Miniature models of automobiles began to pop up shortly after the first cars were introduced in the early 20th century. They were originally developed, not as toys for children or as models for hobbyists, but as promotional tools and design aids for car dealerships. These promos, made with the permission of the automakers in exact detail by companies such as A.M.T., JoHann, PMC and Hubley, were 1/25-scale versions that salesmen would use to show off to prospective customers. Car dealers did not always carry in stock every color option available, so the 1/25-scale replicas provided a way to show the prospective customer the car in their chosen paint color.
Sometimes the automakers would make special requests, such as adding working suspension on the wheels or hoods that could open to reveal engine details. As salesmen’s samples, these models proved to be a great way to demonstrate features to prospective customers. It was common practice in the late 19th and early 20th century to produce scaled-down, highly-detailed versions of things like furniture and appliances that a salesman couldn’t fit into their briefcase to show customers and retailers, so cars naturally followed.
Originally cast in metal, plastic took over in the 1950s, and the models were often very intricate, including trim, emblems and precise dashboard details to reflect the actual car. Not only did these promos provide prospects with a detailed look at what they might be buying, but they proved to be useful diversions for curious children while the salesmen worked out a deal with their parents. While it was at the request of car manufacturers that these promo models be made, some of the modelers went on to offer commercial versions for sale in retail stores.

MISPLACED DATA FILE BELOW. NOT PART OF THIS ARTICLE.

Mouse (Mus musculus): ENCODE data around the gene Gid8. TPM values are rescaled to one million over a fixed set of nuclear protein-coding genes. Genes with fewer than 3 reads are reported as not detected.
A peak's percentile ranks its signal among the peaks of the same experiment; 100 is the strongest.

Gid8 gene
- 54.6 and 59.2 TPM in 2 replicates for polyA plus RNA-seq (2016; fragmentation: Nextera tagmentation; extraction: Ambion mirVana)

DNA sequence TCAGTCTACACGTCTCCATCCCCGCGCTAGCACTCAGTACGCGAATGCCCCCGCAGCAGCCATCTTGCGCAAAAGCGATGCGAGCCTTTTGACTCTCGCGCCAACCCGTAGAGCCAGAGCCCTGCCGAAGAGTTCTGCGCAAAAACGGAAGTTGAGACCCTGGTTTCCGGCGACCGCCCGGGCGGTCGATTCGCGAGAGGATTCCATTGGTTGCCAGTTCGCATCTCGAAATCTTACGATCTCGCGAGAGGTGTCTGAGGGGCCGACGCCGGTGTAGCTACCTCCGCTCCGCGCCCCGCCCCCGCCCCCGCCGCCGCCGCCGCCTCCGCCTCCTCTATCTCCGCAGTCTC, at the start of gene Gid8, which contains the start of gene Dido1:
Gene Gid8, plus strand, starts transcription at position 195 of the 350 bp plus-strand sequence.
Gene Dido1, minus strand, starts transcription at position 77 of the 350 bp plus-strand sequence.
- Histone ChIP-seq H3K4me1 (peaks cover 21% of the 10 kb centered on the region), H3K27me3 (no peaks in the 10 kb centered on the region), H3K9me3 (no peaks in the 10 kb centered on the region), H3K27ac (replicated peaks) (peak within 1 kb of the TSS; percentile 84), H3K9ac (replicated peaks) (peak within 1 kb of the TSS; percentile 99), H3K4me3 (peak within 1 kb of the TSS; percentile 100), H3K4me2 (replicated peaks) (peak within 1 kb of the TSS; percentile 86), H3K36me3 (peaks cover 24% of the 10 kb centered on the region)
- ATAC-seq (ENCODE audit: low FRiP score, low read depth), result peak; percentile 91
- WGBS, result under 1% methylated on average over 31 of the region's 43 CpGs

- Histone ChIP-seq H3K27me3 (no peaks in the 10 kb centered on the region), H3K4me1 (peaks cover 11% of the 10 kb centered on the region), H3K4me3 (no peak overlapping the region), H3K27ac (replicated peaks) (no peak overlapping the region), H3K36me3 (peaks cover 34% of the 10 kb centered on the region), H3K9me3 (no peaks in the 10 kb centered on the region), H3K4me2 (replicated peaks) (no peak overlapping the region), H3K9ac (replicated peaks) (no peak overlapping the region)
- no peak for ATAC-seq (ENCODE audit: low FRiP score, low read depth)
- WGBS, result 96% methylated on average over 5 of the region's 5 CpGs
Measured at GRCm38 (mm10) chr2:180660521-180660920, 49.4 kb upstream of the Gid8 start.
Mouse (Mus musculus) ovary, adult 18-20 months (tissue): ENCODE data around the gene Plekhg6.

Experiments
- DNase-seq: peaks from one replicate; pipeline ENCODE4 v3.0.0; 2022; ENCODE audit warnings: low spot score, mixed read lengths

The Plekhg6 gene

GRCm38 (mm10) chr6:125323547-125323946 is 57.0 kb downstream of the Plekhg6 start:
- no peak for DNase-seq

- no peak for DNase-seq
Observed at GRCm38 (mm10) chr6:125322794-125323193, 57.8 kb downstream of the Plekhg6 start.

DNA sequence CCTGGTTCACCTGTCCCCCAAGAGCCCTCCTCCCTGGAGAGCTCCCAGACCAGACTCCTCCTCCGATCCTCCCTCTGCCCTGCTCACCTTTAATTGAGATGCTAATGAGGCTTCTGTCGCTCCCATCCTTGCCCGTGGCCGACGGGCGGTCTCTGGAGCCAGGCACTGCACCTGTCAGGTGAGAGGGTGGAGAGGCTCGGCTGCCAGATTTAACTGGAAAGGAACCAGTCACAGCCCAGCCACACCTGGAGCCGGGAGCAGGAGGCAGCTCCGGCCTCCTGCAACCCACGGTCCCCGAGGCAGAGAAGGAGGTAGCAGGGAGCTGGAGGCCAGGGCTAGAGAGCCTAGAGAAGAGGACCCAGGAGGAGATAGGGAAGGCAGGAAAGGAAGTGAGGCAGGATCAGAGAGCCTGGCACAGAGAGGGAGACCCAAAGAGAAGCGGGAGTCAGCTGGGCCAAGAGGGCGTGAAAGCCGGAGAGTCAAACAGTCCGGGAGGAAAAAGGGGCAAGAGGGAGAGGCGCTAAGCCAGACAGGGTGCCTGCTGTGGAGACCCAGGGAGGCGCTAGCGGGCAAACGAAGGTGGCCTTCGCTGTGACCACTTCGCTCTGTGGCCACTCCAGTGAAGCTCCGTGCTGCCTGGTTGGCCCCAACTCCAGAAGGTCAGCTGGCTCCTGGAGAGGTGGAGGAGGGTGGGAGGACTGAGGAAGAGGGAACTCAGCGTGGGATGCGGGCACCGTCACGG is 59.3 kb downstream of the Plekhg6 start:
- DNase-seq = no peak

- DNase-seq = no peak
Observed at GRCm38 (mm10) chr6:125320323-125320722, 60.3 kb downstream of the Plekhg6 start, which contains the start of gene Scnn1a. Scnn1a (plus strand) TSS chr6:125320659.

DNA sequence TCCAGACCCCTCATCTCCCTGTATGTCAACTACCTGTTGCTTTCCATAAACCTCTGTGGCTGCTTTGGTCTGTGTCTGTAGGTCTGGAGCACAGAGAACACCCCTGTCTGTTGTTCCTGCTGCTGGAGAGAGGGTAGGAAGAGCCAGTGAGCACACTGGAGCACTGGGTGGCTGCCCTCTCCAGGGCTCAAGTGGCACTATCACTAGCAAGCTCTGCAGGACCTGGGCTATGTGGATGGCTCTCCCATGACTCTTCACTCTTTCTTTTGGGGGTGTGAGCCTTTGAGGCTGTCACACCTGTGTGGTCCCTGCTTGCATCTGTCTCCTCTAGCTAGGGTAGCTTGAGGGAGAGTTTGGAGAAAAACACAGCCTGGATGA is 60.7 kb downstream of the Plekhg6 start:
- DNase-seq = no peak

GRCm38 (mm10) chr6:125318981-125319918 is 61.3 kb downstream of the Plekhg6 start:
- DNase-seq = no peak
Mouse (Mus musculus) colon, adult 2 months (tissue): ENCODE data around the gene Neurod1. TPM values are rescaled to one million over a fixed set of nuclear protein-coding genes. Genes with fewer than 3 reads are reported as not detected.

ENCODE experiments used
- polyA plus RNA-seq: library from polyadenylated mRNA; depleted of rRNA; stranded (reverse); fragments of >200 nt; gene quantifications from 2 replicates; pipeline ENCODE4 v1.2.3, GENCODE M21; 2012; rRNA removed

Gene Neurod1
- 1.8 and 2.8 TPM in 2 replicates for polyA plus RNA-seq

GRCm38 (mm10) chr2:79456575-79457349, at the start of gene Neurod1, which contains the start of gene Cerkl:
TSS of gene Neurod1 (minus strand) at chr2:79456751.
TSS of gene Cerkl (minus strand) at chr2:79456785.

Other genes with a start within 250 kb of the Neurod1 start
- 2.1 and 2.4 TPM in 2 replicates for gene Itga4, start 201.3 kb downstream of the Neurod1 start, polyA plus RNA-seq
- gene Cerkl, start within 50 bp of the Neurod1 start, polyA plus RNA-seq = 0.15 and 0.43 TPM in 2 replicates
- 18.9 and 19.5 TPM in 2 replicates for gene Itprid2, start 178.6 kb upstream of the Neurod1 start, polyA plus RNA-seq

Enservio Select was requested to determine the retail replacement value of two claimed items described by the claimant as a 1964 and a 1966 model Oldsmobile Toronado plastic car with no documentation. The 1950s’ promo models were frequently made of a plastic that tended to warp. In the 1960s, promo models were introduced with non-warping plastic bodies, though many of these cars did not survive the hands of playful children, as these two did.
The claimant stated there were only 10 of these model cars in the world and assigned a claimed value of $25,000 for each car. However, they were unable to provide any supporting documentation to lend weight to such a high valuation.
Enservio Select reviewed a total of 33 images of the model cars documenting all the necessary details to provide an accurate evaluation. Review of the provided images confirmed the make and model of the claimed 1966 Oldsmobile Toronado dealer promotional model car in “Silver Mist” paint. The actual Oldsmobile Toronado was a personal luxury car produced by the Oldsmobile division of General Motors from 1966 to 1992.
The second model was described by the claimant to be a 1964 Oldsmobile Toronado, though our research determined it to actually be a 1964 Oldsmobile Cutlass 2-door hardtop dealer promotional model car in “Nocturne Mist” paint. The Oldsmobile Cutlass was a line of automobiles produced by Oldsmobile between 1961 and 1988, and again briefly in 1997-1999. It was Oldsmobile’s smallest, entry-level product.
Throughout the course of our research of vintage comparable dealer promotional model cars of like, kind and quality (LKQ) available in the current retail marketplace, and in review of recent realized auction sales, Enservio Select determined $130 to be a reasonable vintage retail replacement value for the 1966 Oldsmobile Toronado dealer promotional model car in “Silver Mist” paint. As for the 1964 Oldsmobile Cutlass 2-Door hardtop dealer promotional model car, $250 was determined to be a reasonable vintage retail replacement value – 100 times less than the original claimed amount, as supported by examples available in the retail market.
Ryan Paveza is an Antiques & Collectibles specialist for Enservio (www.enservio.com), a provider of contents claim management software, payments solutions, inventory and valuation services for property insurers. Paveza worked at the Art Institute of Chicago as a Collection Manager and Research Assistant for seven years. He is a member of the American Society of Appraisers (ASA) and has passed the Uniform Standards of Professional Appraisal Practice (USPAP).
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